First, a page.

When you deploy CCS in your environment a set of predefined CCS standards are installed along with the other components. A CCS standard basically comprises of sections that contain checks. A check is executed on a target system or asset to assess compliance.
The hierarchical structure of a check is as follows:
Standard -> Sections -> Checks
Symantec ships CIS standards (also known as CIS Benchmarks) and standards based on CIS (also known as Security Essentials) that are created by Symantec. Customers can use these predefined standards out-of-the-box to assess compliance within the organization.
The predefined CCS standards contain one of the following types of checks:
Simple XML checks for evaluation of assets to check for the existence of a particular registry key, etc.
Complex C# checks for complex evaluation of assets. Complex checks can be customized to some extent by modifying the parameters of the checks. Such modified complex checks are categorized as custom checks.
Script-based checks that use an in-house script to execute the check. A script-based check can be used when you want to extend the product capability beyond simple or complex checks.
Using the Check Builder from the product user interface, you can create new checks or modify existing simple checks. A newly created or modified check is called a custom check. A script-based check also falls under the category of custom checks. You can create a copy of a predefined standard in CCS. If the copy of the standard does not have any modifications, then such a standard is supported by Symantec. However if any changes are made to the check logic (expression, pre-condition, data filter) that affect the functionality or performance of the check, then such a check is considered as a custom check. For technical assistance on custom checks, you must seek assistance from Symantec Consulting Services.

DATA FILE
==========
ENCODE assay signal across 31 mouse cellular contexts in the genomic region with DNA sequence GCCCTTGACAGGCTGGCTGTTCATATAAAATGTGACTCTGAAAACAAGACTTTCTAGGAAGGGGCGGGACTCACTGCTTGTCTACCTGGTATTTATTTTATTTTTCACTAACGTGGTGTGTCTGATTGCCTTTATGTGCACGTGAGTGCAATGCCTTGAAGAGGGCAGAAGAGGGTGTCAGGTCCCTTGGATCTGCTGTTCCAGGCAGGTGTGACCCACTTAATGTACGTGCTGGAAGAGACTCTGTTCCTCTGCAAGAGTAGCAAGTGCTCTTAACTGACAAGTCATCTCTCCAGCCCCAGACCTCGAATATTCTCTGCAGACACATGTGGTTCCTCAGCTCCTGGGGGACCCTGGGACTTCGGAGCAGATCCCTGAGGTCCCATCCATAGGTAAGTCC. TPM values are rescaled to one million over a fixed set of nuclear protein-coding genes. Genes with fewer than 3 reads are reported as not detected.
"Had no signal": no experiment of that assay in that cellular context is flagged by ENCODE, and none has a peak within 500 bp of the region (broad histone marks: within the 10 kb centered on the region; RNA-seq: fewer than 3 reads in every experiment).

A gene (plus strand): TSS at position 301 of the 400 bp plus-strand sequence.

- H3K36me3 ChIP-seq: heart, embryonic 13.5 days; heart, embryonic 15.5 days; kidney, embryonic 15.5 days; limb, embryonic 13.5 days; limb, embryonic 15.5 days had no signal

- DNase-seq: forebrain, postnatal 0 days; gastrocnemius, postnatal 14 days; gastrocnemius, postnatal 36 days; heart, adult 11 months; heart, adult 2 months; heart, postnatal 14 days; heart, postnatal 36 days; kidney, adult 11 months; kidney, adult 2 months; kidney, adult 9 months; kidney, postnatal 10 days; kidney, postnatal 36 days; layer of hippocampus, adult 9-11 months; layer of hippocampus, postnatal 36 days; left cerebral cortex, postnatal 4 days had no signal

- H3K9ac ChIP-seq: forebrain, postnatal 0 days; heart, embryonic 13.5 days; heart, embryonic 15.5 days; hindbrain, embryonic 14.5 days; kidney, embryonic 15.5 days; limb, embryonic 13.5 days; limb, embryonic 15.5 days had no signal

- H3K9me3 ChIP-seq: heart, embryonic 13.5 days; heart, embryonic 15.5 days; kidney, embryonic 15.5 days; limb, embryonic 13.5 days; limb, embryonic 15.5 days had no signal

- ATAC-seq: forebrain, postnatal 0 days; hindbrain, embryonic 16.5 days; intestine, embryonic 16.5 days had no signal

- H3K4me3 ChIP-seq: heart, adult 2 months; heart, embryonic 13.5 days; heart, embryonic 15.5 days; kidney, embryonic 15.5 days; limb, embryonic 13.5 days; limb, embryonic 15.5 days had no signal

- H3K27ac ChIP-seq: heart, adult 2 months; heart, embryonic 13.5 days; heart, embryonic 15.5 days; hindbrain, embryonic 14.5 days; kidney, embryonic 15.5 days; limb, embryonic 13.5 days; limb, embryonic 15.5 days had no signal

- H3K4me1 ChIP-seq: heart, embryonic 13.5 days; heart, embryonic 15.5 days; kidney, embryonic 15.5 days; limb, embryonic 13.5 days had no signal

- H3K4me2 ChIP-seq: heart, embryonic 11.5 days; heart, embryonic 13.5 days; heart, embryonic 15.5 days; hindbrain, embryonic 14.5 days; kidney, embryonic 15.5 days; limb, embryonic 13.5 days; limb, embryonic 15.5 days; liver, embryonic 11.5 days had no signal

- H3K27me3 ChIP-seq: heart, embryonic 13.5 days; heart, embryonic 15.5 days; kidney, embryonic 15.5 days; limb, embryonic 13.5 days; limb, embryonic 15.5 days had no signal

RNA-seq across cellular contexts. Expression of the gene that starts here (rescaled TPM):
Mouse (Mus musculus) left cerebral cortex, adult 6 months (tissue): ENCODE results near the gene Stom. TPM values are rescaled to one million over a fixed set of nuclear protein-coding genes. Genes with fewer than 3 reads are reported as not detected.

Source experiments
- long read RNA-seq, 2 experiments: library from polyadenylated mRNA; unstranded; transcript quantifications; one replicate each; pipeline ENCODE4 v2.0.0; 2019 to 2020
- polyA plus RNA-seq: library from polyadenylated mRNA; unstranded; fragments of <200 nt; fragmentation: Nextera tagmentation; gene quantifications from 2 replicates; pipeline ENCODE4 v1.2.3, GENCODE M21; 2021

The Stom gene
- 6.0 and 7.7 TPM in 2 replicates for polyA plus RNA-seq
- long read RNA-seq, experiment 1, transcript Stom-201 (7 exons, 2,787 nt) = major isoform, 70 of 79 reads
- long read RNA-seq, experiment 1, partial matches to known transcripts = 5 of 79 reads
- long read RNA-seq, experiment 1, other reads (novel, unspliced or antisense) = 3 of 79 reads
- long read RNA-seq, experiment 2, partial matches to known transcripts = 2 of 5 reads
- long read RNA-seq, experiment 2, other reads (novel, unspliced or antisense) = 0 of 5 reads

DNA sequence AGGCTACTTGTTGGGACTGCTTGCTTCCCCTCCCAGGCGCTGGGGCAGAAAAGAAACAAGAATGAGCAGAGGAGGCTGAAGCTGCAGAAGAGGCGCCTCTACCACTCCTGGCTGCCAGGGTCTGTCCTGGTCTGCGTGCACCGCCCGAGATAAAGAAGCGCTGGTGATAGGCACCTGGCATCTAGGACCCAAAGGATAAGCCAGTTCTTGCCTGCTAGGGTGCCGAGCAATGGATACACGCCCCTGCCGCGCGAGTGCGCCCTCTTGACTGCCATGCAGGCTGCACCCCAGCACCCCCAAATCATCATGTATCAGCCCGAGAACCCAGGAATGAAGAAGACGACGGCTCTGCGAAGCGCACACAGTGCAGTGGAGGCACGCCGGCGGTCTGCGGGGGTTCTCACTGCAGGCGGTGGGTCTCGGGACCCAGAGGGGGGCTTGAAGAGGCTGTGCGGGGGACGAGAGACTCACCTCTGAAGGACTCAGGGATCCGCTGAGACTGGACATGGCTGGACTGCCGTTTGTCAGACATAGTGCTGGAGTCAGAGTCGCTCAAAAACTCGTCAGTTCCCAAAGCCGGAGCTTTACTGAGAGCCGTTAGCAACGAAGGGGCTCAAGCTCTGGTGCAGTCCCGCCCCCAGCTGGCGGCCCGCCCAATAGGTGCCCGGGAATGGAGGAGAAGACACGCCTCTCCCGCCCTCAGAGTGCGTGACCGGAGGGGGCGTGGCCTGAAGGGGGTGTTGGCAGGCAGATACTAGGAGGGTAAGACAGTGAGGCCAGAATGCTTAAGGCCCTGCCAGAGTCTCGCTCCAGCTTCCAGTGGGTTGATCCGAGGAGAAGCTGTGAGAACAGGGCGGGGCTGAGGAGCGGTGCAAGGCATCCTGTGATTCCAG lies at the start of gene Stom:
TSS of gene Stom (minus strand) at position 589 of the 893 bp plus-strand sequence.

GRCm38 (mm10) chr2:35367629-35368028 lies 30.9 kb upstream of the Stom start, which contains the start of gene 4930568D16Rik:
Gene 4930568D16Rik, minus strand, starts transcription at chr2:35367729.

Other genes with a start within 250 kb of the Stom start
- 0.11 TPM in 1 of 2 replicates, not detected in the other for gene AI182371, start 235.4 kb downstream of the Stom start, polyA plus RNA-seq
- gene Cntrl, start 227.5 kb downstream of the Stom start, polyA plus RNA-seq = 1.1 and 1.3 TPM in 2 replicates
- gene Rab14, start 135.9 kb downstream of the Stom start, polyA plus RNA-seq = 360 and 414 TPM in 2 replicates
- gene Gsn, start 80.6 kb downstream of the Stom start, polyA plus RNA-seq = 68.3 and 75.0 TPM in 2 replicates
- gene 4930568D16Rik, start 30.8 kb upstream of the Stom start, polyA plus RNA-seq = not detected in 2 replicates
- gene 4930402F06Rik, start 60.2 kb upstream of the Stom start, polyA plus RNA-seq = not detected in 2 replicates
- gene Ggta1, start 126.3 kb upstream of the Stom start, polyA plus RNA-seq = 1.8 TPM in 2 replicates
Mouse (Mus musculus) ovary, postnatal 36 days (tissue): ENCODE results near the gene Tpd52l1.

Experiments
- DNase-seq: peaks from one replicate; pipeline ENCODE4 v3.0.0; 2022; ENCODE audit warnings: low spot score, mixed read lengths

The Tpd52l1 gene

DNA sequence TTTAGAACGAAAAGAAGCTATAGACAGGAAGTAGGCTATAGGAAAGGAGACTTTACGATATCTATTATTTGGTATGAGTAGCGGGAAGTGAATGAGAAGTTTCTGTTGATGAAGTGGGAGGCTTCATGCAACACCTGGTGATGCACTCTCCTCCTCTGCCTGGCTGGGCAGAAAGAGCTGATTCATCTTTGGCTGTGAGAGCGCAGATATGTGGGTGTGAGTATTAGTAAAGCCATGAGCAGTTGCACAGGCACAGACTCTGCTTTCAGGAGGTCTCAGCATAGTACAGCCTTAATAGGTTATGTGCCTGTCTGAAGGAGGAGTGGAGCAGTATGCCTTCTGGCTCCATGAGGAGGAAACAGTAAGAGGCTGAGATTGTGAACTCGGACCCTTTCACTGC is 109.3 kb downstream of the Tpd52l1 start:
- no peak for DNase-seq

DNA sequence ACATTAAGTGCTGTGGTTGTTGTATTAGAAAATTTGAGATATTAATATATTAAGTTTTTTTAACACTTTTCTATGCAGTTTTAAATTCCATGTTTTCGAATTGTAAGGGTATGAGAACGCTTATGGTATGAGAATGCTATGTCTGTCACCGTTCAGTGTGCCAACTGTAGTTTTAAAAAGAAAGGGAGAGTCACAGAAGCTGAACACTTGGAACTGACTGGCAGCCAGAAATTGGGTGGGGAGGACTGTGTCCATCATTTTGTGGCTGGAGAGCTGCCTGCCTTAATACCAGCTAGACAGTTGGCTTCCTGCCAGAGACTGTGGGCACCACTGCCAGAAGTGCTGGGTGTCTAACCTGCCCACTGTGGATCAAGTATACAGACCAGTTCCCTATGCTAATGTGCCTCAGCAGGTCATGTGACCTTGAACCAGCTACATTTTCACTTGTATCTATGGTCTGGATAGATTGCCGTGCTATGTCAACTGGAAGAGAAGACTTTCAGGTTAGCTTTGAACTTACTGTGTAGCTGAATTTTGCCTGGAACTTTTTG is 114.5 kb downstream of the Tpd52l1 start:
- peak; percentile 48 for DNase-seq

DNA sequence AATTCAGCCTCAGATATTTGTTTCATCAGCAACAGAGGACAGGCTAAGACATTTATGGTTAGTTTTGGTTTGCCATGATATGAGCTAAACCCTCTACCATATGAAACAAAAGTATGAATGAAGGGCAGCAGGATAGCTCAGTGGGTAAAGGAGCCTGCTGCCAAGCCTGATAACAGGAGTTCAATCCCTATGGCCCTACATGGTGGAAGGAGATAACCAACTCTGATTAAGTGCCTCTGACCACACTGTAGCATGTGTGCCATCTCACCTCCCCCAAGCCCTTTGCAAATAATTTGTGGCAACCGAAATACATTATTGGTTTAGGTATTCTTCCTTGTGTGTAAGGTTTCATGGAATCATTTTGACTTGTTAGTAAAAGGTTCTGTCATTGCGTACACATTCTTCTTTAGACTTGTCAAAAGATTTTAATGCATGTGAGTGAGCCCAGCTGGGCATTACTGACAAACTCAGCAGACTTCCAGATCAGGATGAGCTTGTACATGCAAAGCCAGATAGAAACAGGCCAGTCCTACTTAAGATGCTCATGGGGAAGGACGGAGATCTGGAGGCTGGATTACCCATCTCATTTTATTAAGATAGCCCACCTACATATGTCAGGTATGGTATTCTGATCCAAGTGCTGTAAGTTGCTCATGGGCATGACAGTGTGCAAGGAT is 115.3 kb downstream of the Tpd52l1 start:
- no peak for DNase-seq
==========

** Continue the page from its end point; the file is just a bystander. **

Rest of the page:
Symantec Support provides assistance with out-of-the-box or predefined checks only and can assist in troubleshooting custom checks only on a best effort basis.
CIS checks that cause an issue in the customer environment due to the interpretation or implementation of the check cannot be considered as defects. If customization is requested of such checks to suit the specific environment, then it is considered as an enhancement.
In general, any changes requested to checks, standards, or templates are considered enhancements and follow the standard cycle:
Review -> Approve -> Build.
However, issues reported on out-of-the-box or predefined checks are considered defects and are handled accordingly.